It was, in fact, America's fault, said China. Thousands of women eager to hear Hillary Clinton speak had been left out in the cold and the torrential rain. And all because the US had "suddenly switched the venue", he official Xinhua news agency said, from an open-air school playground awash with water to the Huairou International Convention Centre.
Everyone who was anyone - and about 3,000 others - was in the drenched forecourt. By the time most people arrived, the former cinema was packed and a phalanx of security officers was standing firm. Betty Friedan, doyenne of the US women's movement, was turned away. Jane Fonda retreated whileWinston Lord, the US Assistant Secretary of State for the Far East, and Donna Shalala, America's Health and Human Services Secretary, were for 30 minutes barred by the wall of policemen. Lisa Caputo, Mrs Clinton's press secretary, never did get past the guards.
On her second day in China, the First Lady's visit outside Peking to Huairou town, site of the Non-Governmental Organisation (NGO) Forum did much to highlight the inadequate facilities. Mrs Clinton was to have given her speech at the Kuumba stage (formerly the Huairou No 1 Middle School playground), which could have held about 10,000 of the forum's 23,500 foreign participants. But the rain washed that out, leaving only the old cinema where the forum's overcrowded daily plenary sessions are held. Inside the building, packed to double capacity, everyone sang feminist anthems and gospel songs. "People pushing forward, never turning back!" was one refrain.
When Mrs Clinton finally appeared, it was to rousing applause. Her speech at the parallel UN World Conference on Women in Peking on Tuesday, which blasted as "indefensible" China's blocking of visas for some women who wanted to attend the forum and criticised the host country's human rights record, had gone down well in Huairou. Yesterday she told her audience: "You [the NGOs] will be the key players in determining whether or not this conference goes beyond rhetoric and actually does something to improve the lives of women and families. It will be [the activists] that will hold governments to the commitments they make."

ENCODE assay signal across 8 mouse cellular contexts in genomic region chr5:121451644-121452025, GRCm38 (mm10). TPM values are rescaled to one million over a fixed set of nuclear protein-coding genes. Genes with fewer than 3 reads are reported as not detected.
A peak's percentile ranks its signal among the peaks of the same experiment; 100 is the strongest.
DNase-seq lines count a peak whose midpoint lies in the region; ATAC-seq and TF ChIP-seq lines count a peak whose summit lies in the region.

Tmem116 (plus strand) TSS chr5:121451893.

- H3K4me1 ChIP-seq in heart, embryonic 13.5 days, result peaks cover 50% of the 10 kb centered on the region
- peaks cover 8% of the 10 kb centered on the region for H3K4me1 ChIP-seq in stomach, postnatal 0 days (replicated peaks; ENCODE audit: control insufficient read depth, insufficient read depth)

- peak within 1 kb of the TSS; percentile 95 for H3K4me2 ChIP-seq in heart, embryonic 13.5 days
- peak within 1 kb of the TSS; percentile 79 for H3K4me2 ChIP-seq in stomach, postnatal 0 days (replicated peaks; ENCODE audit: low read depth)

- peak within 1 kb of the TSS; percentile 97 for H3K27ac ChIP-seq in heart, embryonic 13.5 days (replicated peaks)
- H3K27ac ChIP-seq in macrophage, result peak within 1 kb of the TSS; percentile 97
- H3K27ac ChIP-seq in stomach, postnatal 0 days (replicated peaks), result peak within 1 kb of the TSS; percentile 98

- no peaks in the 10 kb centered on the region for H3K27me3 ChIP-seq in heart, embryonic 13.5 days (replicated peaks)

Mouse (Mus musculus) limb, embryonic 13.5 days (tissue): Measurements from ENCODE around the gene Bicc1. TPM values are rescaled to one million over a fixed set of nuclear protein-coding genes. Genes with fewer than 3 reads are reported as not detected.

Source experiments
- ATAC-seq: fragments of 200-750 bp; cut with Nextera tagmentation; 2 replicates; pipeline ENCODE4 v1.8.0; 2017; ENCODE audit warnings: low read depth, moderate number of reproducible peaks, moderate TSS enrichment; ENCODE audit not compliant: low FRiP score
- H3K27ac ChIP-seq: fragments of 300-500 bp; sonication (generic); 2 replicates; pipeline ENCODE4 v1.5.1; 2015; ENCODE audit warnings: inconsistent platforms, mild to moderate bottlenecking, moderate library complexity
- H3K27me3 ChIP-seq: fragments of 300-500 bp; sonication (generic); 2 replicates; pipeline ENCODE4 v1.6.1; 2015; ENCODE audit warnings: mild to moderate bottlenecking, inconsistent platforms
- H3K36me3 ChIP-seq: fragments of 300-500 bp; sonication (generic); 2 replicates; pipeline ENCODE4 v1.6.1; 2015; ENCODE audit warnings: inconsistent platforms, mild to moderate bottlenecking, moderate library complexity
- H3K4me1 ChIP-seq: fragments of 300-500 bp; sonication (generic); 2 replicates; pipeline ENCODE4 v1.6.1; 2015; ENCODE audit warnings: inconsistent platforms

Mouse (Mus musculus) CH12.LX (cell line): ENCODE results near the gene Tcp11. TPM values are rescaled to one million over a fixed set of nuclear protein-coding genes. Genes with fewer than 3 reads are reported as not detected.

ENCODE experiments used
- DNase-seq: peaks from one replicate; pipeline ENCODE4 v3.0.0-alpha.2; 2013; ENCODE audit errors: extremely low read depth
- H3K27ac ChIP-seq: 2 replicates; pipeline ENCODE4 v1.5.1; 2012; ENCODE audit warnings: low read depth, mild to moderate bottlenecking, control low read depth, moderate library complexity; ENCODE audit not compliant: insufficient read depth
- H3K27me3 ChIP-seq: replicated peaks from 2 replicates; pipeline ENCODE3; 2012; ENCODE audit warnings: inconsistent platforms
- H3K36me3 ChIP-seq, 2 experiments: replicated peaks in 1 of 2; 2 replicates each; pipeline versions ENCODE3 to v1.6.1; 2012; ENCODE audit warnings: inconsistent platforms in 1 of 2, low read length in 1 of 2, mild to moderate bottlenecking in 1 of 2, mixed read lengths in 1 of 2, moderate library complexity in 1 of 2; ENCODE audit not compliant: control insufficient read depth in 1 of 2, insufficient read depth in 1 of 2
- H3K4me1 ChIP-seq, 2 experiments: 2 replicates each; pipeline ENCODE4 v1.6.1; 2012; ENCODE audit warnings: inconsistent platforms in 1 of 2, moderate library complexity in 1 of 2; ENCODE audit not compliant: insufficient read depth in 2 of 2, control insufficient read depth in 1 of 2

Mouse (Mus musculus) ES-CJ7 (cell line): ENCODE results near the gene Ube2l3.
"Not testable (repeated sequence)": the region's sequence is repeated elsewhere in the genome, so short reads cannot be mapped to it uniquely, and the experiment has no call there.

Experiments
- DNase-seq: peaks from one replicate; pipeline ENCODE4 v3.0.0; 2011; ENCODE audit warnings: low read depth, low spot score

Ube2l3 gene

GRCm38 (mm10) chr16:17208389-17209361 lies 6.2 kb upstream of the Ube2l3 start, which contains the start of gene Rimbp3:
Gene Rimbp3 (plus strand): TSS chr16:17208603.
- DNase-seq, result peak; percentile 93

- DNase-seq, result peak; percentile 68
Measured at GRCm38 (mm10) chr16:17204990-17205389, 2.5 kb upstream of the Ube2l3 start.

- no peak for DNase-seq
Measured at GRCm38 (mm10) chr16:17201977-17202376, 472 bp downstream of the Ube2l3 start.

Again she referred to China's obstacles. "For many of you who did get here, getting here was far from easy," she said. "I know that you have had to endure severe frustrations here as you do your work."
So far, Mrs Clinton's swipes at China have raised no response from her hosts. The Communist Party mouthpiece, People's Daily, relegated the speech to one line at the end of an inside-page report. "American Mrs Hillary Clinton made a speech," the last line of the article said, omitting her title.
America's ambassador to the UN, Madeleine Albright, who is the official head of the US delegation, also took a firm line on China in her address yesterday to the main conference. "It is unconscionable ... that the right to free expression has been called into question right here at a conference conducted under the auspices of the UN and whose very purpose is the free and open discussion of women's rights," she said.
China's family planning policies were also attacked. "No women - whether in Birmingham, Bombay, Beirut or Beijing - should be forcibly sterilised or forced to have an abortion," Mrs Albright said.
In a further embarrassment for her hosts, she quoted from an old Chinese poem, in which a father talks to his daughter:
"We keep a dog to watch the house, a pig is useful too,
We keep a cat to catch a mouse, but what can we do
With a girl like you?"
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